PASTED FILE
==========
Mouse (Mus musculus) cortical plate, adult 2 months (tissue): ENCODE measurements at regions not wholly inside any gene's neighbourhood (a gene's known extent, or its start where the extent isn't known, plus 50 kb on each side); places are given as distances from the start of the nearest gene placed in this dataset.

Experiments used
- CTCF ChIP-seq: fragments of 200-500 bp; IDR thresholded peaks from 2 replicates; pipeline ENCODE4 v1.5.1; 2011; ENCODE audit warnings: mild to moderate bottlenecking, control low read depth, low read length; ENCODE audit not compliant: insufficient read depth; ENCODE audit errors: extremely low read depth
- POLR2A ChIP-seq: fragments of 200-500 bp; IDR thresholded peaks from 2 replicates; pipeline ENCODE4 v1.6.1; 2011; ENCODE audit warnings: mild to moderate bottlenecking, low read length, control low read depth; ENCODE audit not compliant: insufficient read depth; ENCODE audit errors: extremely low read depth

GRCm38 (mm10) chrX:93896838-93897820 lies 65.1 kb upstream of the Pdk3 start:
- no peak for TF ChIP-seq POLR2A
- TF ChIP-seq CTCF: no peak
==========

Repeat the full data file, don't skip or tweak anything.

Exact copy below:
Mouse (Mus musculus) cortical plate, adult 2 months (tissue): ENCODE measurements at regions not wholly inside any gene's neighbourhood (a gene's known extent, or its start where the extent isn't known, plus 50 kb on each side); places are given as distances from the start of the nearest gene placed in this dataset.

Experiments used
- CTCF ChIP-seq: fragments of 200-500 bp; IDR thresholded peaks from 2 replicates; pipeline ENCODE4 v1.5.1; 2011; ENCODE audit warnings: mild to moderate bottlenecking, control low read depth, low read length; ENCODE audit not compliant: insufficient read depth; ENCODE audit errors: extremely low read depth
- POLR2A ChIP-seq: fragments of 200-500 bp; IDR thresholded peaks from 2 replicates; pipeline ENCODE4 v1.6.1; 2011; ENCODE audit warnings: mild to moderate bottlenecking, low read length, control low read depth; ENCODE audit not compliant: insufficient read depth; ENCODE audit errors: extremely low read depth

GRCm38 (mm10) chrX:93896838-93897820 lies 65.1 kb upstream of the Pdk3 start:
- no peak for TF ChIP-seq POLR2A
- TF ChIP-seq CTCF: no peak